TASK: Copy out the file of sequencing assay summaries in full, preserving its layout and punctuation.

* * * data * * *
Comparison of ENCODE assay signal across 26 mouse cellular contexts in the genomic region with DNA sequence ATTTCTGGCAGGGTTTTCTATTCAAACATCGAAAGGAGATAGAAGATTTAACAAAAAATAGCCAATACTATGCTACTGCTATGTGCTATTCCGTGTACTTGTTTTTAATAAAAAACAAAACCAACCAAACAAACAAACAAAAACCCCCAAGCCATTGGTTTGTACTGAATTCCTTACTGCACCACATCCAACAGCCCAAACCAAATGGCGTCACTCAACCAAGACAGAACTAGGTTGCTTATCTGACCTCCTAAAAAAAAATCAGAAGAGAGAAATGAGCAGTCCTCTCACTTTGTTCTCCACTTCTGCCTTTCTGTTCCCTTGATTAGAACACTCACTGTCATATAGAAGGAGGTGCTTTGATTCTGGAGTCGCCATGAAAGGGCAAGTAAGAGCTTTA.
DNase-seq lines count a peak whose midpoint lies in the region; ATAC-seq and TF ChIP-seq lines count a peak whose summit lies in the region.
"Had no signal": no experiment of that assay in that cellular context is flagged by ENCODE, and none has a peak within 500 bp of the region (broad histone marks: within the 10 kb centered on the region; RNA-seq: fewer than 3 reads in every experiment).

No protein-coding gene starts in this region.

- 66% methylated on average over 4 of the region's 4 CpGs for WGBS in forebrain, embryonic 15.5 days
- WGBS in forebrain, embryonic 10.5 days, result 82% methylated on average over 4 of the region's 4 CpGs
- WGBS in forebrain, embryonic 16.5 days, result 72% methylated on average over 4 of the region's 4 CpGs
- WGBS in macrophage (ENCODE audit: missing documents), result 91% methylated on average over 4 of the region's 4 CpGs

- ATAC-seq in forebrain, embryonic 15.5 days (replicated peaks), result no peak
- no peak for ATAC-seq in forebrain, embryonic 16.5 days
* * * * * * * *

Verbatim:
Comparison of ENCODE assay signal across 26 mouse cellular contexts in the genomic region with DNA sequence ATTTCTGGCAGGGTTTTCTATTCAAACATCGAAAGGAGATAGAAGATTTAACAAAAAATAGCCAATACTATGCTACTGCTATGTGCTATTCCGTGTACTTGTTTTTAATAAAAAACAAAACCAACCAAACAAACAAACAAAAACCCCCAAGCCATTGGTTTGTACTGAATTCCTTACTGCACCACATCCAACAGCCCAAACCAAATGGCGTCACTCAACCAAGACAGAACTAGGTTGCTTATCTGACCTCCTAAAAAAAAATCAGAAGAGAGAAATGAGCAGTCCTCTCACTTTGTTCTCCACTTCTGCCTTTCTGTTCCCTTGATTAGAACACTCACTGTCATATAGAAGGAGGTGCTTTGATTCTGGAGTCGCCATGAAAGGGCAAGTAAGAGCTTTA.
DNase-seq lines count a peak whose midpoint lies in the region; ATAC-seq and TF ChIP-seq lines count a peak whose summit lies in the region.
"Had no signal": no experiment of that assay in that cellular context is flagged by ENCODE, and none has a peak within 500 bp of the region (broad histone marks: within the 10 kb centered on the region; RNA-seq: fewer than 3 reads in every experiment).

No protein-coding gene starts in this region.

- 66% methylated on average over 4 of the region's 4 CpGs for WGBS in forebrain, embryonic 15.5 days
- WGBS in forebrain, embryonic 10.5 days, result 82% methylated on average over 4 of the region's 4 CpGs
- WGBS in forebrain, embryonic 16.5 days, result 72% methylated on average over 4 of the region's 4 CpGs
- WGBS in macrophage (ENCODE audit: missing documents), result 91% methylated on average over 4 of the region's 4 CpGs

- ATAC-seq in forebrain, embryonic 15.5 days (replicated peaks), result no peak
- no peak for ATAC-seq in forebrain, embryonic 16.5 days